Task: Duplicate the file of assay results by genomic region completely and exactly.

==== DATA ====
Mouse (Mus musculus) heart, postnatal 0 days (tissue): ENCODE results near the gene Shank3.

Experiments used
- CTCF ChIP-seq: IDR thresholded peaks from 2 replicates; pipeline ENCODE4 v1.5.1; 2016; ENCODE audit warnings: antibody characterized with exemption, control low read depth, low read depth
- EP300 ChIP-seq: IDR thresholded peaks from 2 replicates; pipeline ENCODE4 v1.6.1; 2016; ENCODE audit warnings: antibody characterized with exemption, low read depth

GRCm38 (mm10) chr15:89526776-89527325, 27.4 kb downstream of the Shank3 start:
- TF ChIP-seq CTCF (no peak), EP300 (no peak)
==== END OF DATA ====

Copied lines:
Mouse (Mus musculus) heart, postnatal 0 days (tissue): ENCODE results near the gene Shank3.

Experiments used
- CTCF ChIP-seq: IDR thresholded peaks from 2 replicates; pipeline ENCODE4 v1.5.1; 2016; ENCODE audit warnings: antibody characterized with exemption, control low read depth, low read depth
- EP300 ChIP-seq: IDR thresholded peaks from 2 replicates; pipeline ENCODE4 v1.6.1; 2016; ENCODE audit warnings: antibody characterized with exemption, low read depth

GRCm38 (mm10) chr15:89526776-89527325, 27.4 kb downstream of the Shank3 start:
- TF ChIP-seq CTCF (no peak), EP300 (no peak)